We agree that something called equivalence has become the consensus view among the cognoscenti. But I’d like to push back on the impression you give in your article that the two camps are as far apart as before. When I was a graduate student in the 1970’s, it was almost mandatory for authors to assure their readers that group selection was not being invoked. Now it is almost mandatory to acknowledge equivalence. That’s a huge difference! I, for one, always acknowledge that the gene-centered view is insightful, as long as it’s not used as an argument against group selection. To pick someone from the “other side”, Andy Gardner has made a useful contribution to MLS theory which includes the statement “social evolution theorists now widely agree that a covariance between group trait and group fitness may arise in the natural world, resulting in a response to group selection.” Please—let’s acknowledge the progress that has occurred!
JB: This is progress! And yet, I’m still troubled by the divisions that clearly exist.
Andy Gardner’s paper is an example: although he acknowledges that group selection can happen, and acknowledges a form of equivalence, he goes on to claim that “there can be kin selection in the absence of group selection, as defined above, even in populations that are structured into clearly defined kin groups.”
Gardner’s argument is that, although kin and group selection (or multi-level selection, MLS) theory are “equivalent” when applicable, kin selection theory is the mathematically richer of the two, and the one that is better able to handle complexities like class structure (i.e. populations where you have distinct classes of organism such as “worker” and “queen” that differ in their reproductive value). This point about methodology is then taken to imply that group selection is “absent” when you have class structure.
The other side of the divide is well illustrated by the last sentence of your 2007 paper with E. O. Wilson. This paper too acknowledges equivalence, but ends with the line: “Selfishness beats altruism within groups. Altruistic groups beat selfish groups. Everything else is commentary.”
The sentiment being expressed here, if I’m reading it correctly, is that, equivalence notwithstanding, the group selection tradition has latched on to the fundamental causal explanation of why altruism evolves. All the kin selection tradition has done is develop a unhelpful way of expressing that insight that buries it deep in a superficially group-free formalism.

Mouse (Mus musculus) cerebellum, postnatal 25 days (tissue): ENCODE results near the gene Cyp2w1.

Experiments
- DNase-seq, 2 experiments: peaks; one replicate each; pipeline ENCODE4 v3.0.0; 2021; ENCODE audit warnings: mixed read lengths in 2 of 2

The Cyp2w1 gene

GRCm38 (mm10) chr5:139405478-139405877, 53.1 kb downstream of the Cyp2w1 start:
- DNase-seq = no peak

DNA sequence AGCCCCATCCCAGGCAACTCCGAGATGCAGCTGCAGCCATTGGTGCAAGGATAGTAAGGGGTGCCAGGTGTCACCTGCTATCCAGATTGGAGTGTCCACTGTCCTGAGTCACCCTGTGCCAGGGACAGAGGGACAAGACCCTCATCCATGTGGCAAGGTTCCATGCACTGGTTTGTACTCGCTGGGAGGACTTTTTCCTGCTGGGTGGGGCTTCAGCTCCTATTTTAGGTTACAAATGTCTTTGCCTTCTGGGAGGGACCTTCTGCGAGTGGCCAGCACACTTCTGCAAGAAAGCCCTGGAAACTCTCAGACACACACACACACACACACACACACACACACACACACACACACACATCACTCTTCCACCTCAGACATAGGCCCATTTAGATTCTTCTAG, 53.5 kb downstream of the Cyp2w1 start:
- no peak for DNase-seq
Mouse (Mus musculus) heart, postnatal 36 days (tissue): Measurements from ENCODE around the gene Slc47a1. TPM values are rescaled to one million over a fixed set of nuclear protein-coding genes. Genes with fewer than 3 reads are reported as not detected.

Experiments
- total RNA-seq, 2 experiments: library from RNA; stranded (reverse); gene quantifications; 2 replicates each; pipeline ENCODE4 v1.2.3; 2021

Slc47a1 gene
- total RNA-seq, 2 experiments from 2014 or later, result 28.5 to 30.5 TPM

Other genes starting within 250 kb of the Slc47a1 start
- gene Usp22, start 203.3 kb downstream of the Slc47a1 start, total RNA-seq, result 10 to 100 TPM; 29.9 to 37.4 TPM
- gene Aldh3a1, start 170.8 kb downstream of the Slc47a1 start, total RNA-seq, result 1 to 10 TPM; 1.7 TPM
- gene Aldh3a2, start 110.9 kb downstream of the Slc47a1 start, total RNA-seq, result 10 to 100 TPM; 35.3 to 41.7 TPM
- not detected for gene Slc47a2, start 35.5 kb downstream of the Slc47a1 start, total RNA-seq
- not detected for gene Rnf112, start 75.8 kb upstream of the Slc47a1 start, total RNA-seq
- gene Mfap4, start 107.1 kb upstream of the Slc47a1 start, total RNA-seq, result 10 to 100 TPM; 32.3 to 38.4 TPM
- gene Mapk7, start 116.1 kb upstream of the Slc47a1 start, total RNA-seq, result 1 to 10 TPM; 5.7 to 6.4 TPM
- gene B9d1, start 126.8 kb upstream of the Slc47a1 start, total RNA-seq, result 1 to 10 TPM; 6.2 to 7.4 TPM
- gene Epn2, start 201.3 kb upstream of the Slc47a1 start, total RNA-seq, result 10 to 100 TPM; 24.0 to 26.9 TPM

To return to your linguistic analogy, both sides seem to regard the other as a bit like Pig Latin, where you move the first letter of each word to the end. Yes, all the same claims can be expressed in that language, but why on earth do you think that’s a good idea?
DSW: There is a lot to unpack here. I think it is important to distinguish between two debates taking place in parallel and—being debates–both have two sides. The first debate is about the virtues of different mathematical and statistical formalisms, which you describe in your article. This is what Gardner means when he describes his model of kin selection as “mathematically richer”. On the other side we have the infamous Nature paper by Martin Nowak, Corina Tarnita, and Ed Wilson asserting that their mathematical formalism is better than inclusive fitness theory.
The second debate is about causal processes that can be described in words, graphs, computer simulations, or any number of formal analytical models. Darwin’s theory of natural selection is like this. It is a series of three causal claims that can be described in words: 1) Individuals vary; 2) Their differences make a difference in terms of survival and reproduction; and 3) Offspring resemble their parents. Therefore…
Of course, the verbal description can be enhanced with models of various sorts, which have the virtue of precision but also the limitation of their simplifying assumptions. The more complex the real world being modelled, the greater the limitations of the models. The physics of celestial bodies rotating in space hits a complexity wall going from two bodies to three bodies. Population genetic theory hits a similar complexity wall going from two-locus to three-locus models, not to speak of the whole genome!
Against this background, the need for group selection can be seen as an addendum to Darwin’s theory of natural selection that can be described in words: 4) Prosocial behaviors oriented toward the welfare of others usually require time, energy, and risk on the part of the individual actors; 5) In the absence of other reinforcing behaviors such as rewards and punishments, this places prosocial individuals at a direct fitness disadvantage, compared to more self-oriented individuals with whom they interact, who receive social benefits without providing them; 6) Social behaviors are almost always expressed among sets of individuals (groups) that are small compared to the total evolving population; 7) To find the direct relative fitness advantage of prosocial behaviors, it is necessary to go up in scale. Groups (as defined above) with a higher frequency of prosocial individuals collectively survive and reproduce better than groups with a lower frequency of prosocial individuals. This is what Ed Wilson and I summarized with our pithy “Selfishness beats altruism within groups. Altruistic groups beat selfish groups. Everything else is commentary.”